Mp 157–159 °C. 1H NMR (CDCl3): δ 0.65 (s,3H,C-CH3), 0.83 (d, 6H, J = 6.6Hz, CHCH3), 0.89 (d, 3H, J = 6.5, CHCH3), 0.96 (s, 3H, C-CH3), 1.96–2.12 (12H, 4 × CO-CH3), 3.47 (m, 1H, Chol-H), 3.86 (t, J = 7.0, H-5′), 4.05–4.19 (m, 2H, H-6′a, H-6′b), 4.52 (d, 1H, J = 8.0 Hz, H-1′), 4.99 (dd, 1H, J = 10.4, 3.4 Hz, H-3′), 5.16 (dd, 1H, J = 10.4, 7.9 Hz, H-2′), 5.35 (m, 2H, H-4′, Chol-H6). 13C NMR (CDCl3): sugar region: δ 100.29 (C-1′), 69.07 (C-2′), 70.55 (C-3′), 67.03 (C-4′), 71.02 (C-5′), 61.30 (C-6′) ppm. Cholesteryl moiety: δ 11.86 (C-18), 18.72 (C-21), 19.36 (C-19), 21.05 (C-11), 22.57 (C-26), 22.83 (C-27), 24.29 (C-15), 28.23 (C-16), 29.52 (C-2), 23.82 (C-23), 28.02 (C-25), 31.86 (C-8), 31.94 (C-7), 35.78 (C-20), 36.18 (C-22), 36.71 (C-10), 39.52 (C-24), 39.74 (C-12), 37.19 (C-1), 38.96 (C-4), 42.32 (C-13), 50.14 (C-9), 56.74 (C-14), 56.14 (C-17), 80.35 (C-3), 122.19 (C-6), 140.33 (C-5) ppm.

To a solution of cholesteryl-β-d-tetra-O-acetylgalactopyranoside (72 mg, 0.1 mmol) in CHCl3 (1.5 mL) was added a solution of sodium ethoxide (0.35 mL, 0.76 mmol). After 12 h at 21 °C, solvent was removed in vacuo (25 °C) and the residue was triturated in water (4 °C) to remove sodium acetate and excess sodium ethoxide. The powdery white precipitate was resuspended in water and stored at 4 °C overnight. The product was obtained by filtration and was dried exhaustively in vacuo in a Büchi-TO pistol drier at 60 °C. Yield: 48 mg (87%). Mp 270–273 °C. 1H NMR (CDCl3, C5D5N): δ 0.58 (s, 3H, C-CH3), 0.84 (d, 6H, J = 4.0 Hz, CHCH3), 0.88 (d, 3H, J = 6.5, CHCH3), 4.35 (d, 1H, H-1′). 13C NMR (CDCl3, C5D5N): sugar region: δ 102.26 (C-1′), 74.84 (C-2′), 78.63 (C-3′), 71.43 (C-4′), 78.09 (C-5′), 62.61 (C-6′) ppm. Cholesteryl moiety: δ 11.88 (C-18), 18.80 (C-21), 19.31 (C-19), 21.11 (C-11), 22.60 (C-26), 22.86 (C-27), 23.95 (C-23), 24.35 (C-15), 28.08 (C-25), 28.35 (C-16), 31.89 (C-8), 37.30 (C-1), 39.57 (C-24), 39.81 (C-12), 42.33 (C-13), 50.18 (C-9), 56.18 (C-17), 56.69(C-14), 121.75 (C-6), 140.65 (C-5) ppm.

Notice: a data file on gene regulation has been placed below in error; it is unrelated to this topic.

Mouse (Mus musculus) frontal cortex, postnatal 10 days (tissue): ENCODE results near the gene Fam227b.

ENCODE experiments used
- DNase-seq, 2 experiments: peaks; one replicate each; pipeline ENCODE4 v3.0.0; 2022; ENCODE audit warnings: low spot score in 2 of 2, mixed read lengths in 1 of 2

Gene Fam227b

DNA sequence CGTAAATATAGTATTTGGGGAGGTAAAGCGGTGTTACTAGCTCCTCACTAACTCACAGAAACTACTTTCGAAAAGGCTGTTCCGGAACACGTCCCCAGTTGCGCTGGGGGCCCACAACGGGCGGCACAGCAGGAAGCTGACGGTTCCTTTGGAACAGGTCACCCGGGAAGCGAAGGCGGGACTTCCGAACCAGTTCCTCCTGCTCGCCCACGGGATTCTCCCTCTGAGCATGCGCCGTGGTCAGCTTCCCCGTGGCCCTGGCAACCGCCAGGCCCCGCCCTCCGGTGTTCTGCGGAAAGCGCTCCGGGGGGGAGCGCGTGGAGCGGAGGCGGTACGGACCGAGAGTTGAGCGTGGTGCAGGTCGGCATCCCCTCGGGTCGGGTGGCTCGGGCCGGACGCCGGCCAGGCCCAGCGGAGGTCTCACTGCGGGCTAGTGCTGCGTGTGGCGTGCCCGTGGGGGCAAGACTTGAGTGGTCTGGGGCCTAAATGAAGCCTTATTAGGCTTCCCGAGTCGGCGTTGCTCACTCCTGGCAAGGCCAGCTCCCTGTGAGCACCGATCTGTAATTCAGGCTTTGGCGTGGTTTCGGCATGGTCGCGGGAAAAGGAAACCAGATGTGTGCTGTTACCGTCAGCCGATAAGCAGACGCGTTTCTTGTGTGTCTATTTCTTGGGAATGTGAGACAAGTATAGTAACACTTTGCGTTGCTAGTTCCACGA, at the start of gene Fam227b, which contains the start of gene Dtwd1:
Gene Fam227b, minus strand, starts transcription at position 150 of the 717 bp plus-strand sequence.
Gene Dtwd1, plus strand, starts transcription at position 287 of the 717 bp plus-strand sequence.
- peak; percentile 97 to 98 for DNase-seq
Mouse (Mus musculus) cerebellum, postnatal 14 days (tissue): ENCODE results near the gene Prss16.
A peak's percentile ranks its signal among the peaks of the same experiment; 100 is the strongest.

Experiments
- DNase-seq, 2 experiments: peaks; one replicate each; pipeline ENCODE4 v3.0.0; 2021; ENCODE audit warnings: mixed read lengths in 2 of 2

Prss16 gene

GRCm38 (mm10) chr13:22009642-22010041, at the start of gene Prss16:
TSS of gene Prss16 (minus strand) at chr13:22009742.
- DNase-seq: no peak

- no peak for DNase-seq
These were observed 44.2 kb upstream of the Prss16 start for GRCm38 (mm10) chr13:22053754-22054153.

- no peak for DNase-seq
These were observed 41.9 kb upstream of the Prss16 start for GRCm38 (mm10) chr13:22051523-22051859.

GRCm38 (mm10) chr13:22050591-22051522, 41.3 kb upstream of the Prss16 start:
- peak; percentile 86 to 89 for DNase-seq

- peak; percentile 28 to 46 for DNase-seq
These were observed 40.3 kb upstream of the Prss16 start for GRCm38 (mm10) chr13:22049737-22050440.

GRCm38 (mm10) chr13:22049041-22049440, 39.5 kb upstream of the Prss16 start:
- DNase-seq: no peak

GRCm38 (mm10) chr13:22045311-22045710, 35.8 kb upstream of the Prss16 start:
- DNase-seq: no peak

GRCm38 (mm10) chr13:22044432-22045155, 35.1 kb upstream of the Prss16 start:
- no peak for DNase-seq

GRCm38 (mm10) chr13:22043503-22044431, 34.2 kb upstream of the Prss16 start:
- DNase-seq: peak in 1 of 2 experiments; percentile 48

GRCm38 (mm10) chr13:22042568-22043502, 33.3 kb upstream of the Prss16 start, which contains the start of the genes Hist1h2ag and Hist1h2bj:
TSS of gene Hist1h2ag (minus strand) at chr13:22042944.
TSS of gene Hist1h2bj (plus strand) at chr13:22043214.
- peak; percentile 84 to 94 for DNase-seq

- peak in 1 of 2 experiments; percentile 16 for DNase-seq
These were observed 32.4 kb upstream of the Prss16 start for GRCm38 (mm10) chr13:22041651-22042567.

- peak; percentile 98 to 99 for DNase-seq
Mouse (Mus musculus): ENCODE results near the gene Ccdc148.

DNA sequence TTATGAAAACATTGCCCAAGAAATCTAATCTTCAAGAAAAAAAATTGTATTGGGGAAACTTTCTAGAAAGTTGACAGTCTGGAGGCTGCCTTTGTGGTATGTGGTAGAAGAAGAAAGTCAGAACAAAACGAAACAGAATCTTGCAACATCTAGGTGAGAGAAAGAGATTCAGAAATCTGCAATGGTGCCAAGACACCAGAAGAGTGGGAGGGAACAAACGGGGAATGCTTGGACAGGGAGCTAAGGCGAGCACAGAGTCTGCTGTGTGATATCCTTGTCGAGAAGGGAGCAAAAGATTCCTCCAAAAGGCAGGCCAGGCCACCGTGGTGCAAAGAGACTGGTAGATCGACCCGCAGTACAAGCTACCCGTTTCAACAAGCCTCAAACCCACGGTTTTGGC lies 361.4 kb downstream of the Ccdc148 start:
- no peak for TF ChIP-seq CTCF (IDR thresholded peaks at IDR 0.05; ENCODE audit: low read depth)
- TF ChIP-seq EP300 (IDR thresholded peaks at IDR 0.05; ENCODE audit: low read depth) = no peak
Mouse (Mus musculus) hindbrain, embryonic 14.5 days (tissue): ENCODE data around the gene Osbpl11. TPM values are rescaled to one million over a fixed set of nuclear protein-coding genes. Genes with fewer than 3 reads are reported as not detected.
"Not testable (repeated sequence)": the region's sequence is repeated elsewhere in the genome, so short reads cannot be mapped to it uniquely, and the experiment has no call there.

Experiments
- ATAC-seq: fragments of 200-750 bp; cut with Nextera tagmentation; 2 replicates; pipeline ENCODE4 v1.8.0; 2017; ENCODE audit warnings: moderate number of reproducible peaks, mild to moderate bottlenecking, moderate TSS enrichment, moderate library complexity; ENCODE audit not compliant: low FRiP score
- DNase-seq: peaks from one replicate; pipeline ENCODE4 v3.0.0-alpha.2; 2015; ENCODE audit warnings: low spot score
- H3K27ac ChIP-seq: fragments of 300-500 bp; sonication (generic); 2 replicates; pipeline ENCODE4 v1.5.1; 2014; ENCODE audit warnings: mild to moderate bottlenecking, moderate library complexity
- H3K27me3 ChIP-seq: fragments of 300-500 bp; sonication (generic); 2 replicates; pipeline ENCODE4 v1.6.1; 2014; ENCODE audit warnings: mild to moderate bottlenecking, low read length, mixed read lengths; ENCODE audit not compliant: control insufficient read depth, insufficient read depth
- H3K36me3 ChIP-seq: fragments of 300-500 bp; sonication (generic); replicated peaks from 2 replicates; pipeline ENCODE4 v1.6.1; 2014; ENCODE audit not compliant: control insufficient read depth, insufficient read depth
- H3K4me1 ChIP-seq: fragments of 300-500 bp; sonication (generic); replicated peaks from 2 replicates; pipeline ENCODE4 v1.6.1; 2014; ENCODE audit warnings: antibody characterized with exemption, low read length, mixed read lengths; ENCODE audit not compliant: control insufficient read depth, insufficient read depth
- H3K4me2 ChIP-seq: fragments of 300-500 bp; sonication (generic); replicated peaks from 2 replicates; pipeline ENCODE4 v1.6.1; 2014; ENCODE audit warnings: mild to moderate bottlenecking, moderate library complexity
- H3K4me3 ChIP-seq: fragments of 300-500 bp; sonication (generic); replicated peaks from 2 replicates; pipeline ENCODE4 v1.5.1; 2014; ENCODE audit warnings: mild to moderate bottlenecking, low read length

siRNA duplexes

siGENOME non-targeting siRNA (D-001210-01) and siCONTROL Tox siRNA (D-001500-01) were obtained from Thermo Scientific Dharmacon Products (Lafayette, CO, USA). The non-targeting duplex has at least four mismatches with all known human genes and is used here to assess non-sequence-specific effects of siRNA and siRNA lipoplexes on cell lines in vitro. The recognition sequence for siGENOME non-targeting siRNA is 5′-UAG CGA CUA AAC ACA UCA A-3′. The sequence and physical properties of siCONTROL Tox siRNA are proprietary. Cells that have been successfully transfected with siCONTROL Tox siRNA undergo apoptosis and cell death shortly thereafter (24–48 h). Duplexes were dissolved in RNAse-free 18 MOhm H2O at a final concentration of 20 μm and stored in 100 μL aliquots at −80 °C.